“We had never monitored the amount of bacteria before and people became quite alarmed by the level of germs present on their desks and phones – and knowing they were taking that bacteria home. Some other worrying scores were recorded on door handles, especially in the men's toilet. The toilets were one of the areas where it was shown you should be careful. It was brought home to us that it is vital everyone who uses the toilets should wash their hands afterwards.”

The visiting team took swab samples at specific locations, mainly workstations, to test for adenosine triphosphate (ATP), a molecule found in animals, plants and food particles that harbours and grows bacteria. The level of ATP on the swab is measured and compared to the following criteria – 1-10 the area is perfectly clean, 0-30 it is clean enough, 30 and above the area is a hot spot and measures need to be taken.

A mobile phone was found to be the worst offender with a reading of 1,419, but just 62 when treated with a sanitising wipe. The lowest for a mobile was 12.

Employees were advised to use the sanitising wipers and hand sanitisers that were located at contamination hot spots and were also issued with individual anti-bac packs. They were also cautioned against ‘snacking’ at their workstation. The company now has bacteria monitoring equipment on every floor and plans to roll out the measures to all its 23 branches.

“We expect to see a benefit from these measures within the next 12 months, but I can definitely see a change in behaviour already – people have the got anti-bacs in their desks and have their little sprays, which they carry in their handbags or in their cars,” added Miller.

Skin hygiene specialist GOJO offers solutions through its Workplace Wellness programmes and toolkit, which are tailored to meet the needs of a range of markets, including the healthcare, manufacturing, education and leisure sectors. These combine products, dispensing technology and science-based education programmes encouraging healthy skin care behaviour, supported by employee-targeted posters and a simple guide to effective hand hygiene – all measures the company has introduced at its own sites.

Plus its team of experts trains employers in good hygiene practices that are then passed on to staff. They adopt a ‘day in the life’ approach towards identifying skincare needs or compliance issues and guidance is offered to help identify potential hazards, such as those associated with open refillable soap dispensers.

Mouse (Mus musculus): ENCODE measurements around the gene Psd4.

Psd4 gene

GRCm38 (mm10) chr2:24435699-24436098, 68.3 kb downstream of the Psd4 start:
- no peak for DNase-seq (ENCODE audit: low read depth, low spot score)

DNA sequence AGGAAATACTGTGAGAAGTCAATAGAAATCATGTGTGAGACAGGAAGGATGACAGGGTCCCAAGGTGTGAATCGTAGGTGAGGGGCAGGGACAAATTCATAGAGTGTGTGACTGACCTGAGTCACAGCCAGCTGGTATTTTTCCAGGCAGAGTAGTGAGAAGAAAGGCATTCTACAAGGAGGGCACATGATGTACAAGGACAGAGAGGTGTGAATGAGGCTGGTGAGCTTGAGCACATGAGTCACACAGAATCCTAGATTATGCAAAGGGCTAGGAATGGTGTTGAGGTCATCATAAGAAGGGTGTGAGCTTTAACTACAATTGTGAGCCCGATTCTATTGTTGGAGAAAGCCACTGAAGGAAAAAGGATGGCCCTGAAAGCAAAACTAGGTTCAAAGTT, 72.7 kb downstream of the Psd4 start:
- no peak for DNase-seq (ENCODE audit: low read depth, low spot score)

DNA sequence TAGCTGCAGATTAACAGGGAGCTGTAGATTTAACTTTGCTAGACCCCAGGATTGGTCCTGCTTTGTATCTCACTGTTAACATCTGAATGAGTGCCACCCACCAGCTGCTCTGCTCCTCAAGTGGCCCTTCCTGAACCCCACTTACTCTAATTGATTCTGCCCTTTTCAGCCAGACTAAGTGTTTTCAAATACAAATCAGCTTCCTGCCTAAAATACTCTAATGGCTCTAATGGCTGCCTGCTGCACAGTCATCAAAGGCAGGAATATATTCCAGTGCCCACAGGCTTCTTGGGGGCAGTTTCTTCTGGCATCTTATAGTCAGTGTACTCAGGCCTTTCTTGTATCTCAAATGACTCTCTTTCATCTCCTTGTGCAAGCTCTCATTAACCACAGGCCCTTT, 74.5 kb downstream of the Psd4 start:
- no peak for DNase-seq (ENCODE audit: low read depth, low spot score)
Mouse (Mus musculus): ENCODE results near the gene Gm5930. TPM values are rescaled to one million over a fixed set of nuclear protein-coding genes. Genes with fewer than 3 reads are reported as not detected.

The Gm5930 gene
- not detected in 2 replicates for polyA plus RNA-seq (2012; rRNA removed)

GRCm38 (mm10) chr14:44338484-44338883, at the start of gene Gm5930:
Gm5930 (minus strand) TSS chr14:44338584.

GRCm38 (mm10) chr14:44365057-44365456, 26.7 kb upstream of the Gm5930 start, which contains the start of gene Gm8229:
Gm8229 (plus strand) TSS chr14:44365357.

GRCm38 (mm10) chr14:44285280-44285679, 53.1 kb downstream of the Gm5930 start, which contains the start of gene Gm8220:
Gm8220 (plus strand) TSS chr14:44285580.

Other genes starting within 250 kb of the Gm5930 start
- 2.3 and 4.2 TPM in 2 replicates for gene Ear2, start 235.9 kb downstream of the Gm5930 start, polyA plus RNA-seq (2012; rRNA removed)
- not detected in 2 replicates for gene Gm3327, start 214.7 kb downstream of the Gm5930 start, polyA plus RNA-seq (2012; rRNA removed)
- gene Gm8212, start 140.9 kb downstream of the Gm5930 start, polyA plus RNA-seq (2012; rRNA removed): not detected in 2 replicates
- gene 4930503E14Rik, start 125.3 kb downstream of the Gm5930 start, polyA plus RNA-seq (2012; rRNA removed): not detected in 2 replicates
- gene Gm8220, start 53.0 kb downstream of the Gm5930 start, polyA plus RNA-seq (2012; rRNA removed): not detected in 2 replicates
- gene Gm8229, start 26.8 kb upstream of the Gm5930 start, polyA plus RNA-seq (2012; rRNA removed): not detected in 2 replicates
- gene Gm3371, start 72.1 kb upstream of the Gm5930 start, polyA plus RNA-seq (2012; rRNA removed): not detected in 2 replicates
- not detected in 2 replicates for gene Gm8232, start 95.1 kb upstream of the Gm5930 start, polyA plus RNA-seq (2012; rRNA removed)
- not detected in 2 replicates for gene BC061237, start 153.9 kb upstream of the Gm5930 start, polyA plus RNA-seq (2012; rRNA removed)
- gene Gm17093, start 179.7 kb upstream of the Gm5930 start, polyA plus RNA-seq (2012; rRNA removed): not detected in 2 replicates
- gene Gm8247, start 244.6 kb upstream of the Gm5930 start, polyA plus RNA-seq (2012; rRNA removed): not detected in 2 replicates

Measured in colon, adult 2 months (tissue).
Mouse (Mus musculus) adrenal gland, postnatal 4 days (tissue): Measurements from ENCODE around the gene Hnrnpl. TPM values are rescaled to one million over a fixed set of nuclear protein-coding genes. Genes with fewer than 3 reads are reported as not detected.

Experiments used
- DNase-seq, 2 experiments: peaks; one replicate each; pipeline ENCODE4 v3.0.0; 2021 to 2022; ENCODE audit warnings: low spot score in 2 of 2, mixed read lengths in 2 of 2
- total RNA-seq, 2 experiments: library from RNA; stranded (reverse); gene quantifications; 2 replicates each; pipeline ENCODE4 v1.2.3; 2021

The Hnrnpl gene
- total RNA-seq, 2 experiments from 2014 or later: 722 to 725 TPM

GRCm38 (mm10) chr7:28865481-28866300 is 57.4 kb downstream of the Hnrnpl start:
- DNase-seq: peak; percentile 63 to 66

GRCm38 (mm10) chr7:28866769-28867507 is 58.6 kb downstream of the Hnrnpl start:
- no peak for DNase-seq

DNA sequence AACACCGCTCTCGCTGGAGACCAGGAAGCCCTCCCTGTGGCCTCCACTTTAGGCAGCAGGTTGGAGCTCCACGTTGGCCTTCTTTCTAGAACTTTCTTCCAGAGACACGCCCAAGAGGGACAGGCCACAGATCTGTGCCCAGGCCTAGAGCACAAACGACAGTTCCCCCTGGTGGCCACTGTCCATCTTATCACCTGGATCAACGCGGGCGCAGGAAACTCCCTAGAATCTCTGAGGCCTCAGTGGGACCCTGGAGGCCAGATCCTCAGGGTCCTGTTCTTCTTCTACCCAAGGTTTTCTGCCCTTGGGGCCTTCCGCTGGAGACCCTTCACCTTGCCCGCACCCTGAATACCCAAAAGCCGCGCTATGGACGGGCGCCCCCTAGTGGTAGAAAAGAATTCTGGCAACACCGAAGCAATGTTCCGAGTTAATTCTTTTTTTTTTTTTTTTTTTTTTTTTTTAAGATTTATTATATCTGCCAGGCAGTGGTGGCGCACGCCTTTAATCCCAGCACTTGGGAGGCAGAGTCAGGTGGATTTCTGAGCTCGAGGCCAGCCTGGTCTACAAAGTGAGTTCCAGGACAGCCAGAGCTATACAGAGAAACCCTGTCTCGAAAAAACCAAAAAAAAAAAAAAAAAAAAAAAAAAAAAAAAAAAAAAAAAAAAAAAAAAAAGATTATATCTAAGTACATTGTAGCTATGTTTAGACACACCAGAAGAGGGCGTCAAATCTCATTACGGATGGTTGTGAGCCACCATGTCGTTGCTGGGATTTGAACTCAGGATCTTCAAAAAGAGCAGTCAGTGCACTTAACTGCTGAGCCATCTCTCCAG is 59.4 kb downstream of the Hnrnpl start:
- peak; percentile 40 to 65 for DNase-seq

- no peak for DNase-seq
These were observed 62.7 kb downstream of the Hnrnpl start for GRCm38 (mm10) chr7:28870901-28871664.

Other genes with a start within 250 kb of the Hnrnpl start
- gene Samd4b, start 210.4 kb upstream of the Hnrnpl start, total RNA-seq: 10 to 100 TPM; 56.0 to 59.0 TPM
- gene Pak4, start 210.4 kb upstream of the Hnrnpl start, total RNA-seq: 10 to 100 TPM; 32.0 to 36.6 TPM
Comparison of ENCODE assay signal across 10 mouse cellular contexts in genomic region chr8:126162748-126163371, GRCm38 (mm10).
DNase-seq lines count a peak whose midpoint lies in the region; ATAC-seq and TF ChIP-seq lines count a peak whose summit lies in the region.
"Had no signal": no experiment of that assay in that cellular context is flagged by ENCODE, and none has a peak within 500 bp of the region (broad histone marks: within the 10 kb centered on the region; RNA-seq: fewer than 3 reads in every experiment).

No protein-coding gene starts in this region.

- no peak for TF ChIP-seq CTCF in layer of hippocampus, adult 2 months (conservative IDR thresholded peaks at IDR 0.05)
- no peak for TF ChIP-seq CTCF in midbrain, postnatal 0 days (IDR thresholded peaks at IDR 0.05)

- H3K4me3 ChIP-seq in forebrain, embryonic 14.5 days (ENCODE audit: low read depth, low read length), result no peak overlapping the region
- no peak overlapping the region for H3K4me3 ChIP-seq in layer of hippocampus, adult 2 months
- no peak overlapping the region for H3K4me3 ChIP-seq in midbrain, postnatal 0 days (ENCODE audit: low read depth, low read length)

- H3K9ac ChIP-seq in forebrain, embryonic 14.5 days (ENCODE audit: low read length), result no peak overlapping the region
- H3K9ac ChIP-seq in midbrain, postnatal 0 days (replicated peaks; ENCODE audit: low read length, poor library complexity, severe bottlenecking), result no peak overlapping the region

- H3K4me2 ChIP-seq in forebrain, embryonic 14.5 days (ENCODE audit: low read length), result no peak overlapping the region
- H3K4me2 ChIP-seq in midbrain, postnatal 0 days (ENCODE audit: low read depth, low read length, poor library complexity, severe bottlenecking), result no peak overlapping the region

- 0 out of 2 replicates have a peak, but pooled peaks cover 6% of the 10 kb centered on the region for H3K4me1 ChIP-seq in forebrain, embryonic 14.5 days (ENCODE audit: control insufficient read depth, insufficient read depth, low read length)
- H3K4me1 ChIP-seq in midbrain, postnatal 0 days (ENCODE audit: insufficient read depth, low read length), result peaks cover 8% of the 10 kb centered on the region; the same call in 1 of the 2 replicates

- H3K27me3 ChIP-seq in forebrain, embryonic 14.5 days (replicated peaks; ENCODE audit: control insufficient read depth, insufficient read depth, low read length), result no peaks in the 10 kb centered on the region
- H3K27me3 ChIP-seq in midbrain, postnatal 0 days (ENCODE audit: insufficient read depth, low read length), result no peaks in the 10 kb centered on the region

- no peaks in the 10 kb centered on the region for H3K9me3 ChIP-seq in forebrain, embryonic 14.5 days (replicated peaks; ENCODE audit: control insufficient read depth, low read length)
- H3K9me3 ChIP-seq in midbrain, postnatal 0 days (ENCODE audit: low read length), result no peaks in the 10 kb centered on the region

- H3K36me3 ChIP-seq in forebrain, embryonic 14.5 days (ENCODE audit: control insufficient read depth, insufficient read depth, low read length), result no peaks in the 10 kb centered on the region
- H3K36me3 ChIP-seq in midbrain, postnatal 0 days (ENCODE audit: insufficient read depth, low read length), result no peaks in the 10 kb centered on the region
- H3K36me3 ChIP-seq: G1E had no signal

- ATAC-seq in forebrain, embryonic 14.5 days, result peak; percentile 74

“Hand washing is an effective method to stop the spread of germs, but may not be the most convenient,” explained Mike Sullivan, managing director of GOJO Industries Europe. “Today’s employees are working longer hours and taking less breaks, which is compromising good hand hygiene. According to a collaborative study by the American Society for Microbiology and the Soap Detergent Association, one in four people do not wash their hands before they leave toilet areas.

Trigger good behaviour

“Easy access to desktop sanitisers is needed for busy workers who don’t have time to wash their hands frequently during the day.”

Following its success in the States, GOJO has now launched PURELL Perfect Placement in Europe, a concept aimed at optimising the position of hand sanitiser dispensers in the workplace. This involves placing dispensers on walls by washroom exits between 90 cms and 1.1 metres above the floor – the perfect height to trigger good hand hygiene behaviour and prevent the transmission of germs from door handles.

And the company has designed a compliance system with a range of colour-coded dispensers in a bid to help prevent foodborne outbreaks, which led to 4,356 hospital admissions and 46 deaths across the 27 EU member states in 2009. Colours and visuals are used to distinguish soap and hand sanitiser dispensers, along with posters explaining their use. “Colour coding helps to avoid misuse of hygiene products and as a result reduces the risk of cross-contamination,” said Sullivan.

“Our new programme has been launched with quick and clear messaging which will help educate workers in an industry where current labelling and language used may not be easy to translate or understand.”

While the cleaning industry is keen to promote the benefits of best hygiene practice against just basic cleaning, getting the message over to target markets can be a challenge, explained Andreas Lill, director general of the European Federation of Cleaning Industries (EFCI).

“In hospitals, it is understood you have to have the highest quality of hygiene possible, clean wards etc, because they have ill people with special requirements,” he said. “But in a building with only offices it is not so common that a client will ask for higher standards in terms of hygiene, even if they should do.

“Most cleaning contractors and product manufacturers have a special knowledge of fighting against hygiene problems. Unfortunately, all this knowledge cannot really be delivered because for the highest standards you have to pay more and most employers are not willing to pay this price, especially in these austere times when the trend is to cut costs, not increase them.

“The price can be relative, however, because if you pay for a better product you may save money in the long term because you reduce the level of germs in the workplace – and, therefore, absenteeism due to infections.”